Copayment: Cost control measure in insurance schemes in which the member pays a set charge per item received; copayment may be lower for generic drugs, higher for brand-name drugs.
Course-of-therapy prepackaging: Prepackaging of medicines in sealed plastic bags, each bag containing a complete course of treatment for that medicine, as established by standard treatment norms. The package usually contains a complete label with instructions for use.
Deductible: Payment of a specified initial amount by an insured person before services are covered; usually a set amount per quarter or per year.
Delegation: The assignment by a manager of an activity, task, defined scope of authority, or responsibility to a staff member under the manager’s supervision.
Delivery system: Drug distribution system in which the warehouse is responsible for providing transport of supplies from the warehouse to the health facilities. Compare collection system.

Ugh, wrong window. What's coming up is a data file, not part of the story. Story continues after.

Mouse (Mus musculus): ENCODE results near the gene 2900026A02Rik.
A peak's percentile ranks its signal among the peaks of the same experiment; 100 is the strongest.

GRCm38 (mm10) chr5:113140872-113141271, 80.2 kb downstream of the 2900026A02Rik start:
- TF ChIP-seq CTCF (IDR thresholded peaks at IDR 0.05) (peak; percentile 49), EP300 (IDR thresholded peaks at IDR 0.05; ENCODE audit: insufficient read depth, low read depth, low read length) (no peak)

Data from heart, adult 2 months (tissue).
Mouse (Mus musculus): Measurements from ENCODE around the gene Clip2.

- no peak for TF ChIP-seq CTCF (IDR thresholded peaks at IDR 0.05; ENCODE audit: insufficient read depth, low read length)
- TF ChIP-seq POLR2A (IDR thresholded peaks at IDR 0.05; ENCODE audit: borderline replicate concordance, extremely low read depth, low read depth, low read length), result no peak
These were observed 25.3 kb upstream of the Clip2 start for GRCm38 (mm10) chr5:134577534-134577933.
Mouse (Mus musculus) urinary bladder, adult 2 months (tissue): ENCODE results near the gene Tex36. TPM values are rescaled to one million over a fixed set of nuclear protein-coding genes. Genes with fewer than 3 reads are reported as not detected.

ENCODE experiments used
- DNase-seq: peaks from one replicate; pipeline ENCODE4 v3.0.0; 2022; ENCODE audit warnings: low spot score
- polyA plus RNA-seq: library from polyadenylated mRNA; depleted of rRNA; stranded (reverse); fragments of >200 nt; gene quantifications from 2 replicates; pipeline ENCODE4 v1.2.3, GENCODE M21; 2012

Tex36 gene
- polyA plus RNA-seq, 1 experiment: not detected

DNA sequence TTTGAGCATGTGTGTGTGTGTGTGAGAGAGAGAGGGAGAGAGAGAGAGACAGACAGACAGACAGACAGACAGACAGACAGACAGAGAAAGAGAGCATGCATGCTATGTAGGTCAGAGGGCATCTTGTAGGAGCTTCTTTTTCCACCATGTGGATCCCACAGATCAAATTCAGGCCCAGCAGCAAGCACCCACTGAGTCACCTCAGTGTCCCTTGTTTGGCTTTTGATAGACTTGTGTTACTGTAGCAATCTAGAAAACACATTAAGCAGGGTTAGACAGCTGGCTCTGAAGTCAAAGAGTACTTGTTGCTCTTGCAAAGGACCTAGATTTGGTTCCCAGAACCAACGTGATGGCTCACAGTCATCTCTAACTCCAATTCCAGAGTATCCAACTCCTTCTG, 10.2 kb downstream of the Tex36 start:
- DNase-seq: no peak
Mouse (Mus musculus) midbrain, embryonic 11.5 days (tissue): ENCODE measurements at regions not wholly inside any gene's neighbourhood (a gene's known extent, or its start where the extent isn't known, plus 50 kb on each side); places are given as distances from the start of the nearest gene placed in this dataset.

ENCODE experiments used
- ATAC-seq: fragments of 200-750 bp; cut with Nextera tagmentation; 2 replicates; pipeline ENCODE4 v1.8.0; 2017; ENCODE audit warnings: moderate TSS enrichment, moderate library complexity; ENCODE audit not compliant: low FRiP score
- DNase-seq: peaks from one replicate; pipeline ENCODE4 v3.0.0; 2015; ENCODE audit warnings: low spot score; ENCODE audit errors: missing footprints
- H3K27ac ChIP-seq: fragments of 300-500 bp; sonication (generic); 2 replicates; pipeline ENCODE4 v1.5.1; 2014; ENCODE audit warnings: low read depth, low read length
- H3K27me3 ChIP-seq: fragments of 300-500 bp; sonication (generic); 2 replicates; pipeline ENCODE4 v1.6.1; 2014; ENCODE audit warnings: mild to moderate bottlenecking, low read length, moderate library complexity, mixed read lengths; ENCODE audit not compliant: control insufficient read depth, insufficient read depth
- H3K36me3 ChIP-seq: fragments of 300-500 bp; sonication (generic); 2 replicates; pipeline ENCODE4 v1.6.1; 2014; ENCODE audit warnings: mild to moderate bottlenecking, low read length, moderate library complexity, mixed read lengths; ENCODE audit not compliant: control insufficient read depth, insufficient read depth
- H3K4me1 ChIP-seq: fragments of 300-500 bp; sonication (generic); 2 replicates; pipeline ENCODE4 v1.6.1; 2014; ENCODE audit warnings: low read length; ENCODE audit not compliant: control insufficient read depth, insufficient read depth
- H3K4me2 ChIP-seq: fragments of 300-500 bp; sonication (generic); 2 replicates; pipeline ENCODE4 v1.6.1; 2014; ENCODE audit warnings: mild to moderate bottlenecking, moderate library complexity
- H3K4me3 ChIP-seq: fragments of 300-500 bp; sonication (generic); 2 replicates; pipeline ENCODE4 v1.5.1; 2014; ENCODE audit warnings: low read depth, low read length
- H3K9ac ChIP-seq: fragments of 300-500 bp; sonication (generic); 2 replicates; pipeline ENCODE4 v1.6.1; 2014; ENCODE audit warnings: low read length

Disintegration: The breaking up of a tablet or capsule into granules or aggregates in an aqueous fluid.
Dispense: To prepare and distribute to a patient a course of therapy on the basis of a prescription.
Dispenser: A general term for anyone who dispenses medicines. Also specifically used to mean an individual who is not a graduate pharmacist but is trained to dispense medications, maintain stock records and assist in procurement activities.
Dissolution: The breaking down of fine particles into molecules or ions homogeneously dispersed in an aqueous fluid.
Distribution system: A system of administrative procedures, transport facilities, storage facilities and user facilities through which supplies move from a central point to the user facilities.
Drug: Any substance in a pharmaceutical product that is used to modify or explore physiological systems or pathological states for the benefit of the recipient. In this manual the words ‘drug’ and ‘medicine’ are used interchangeably.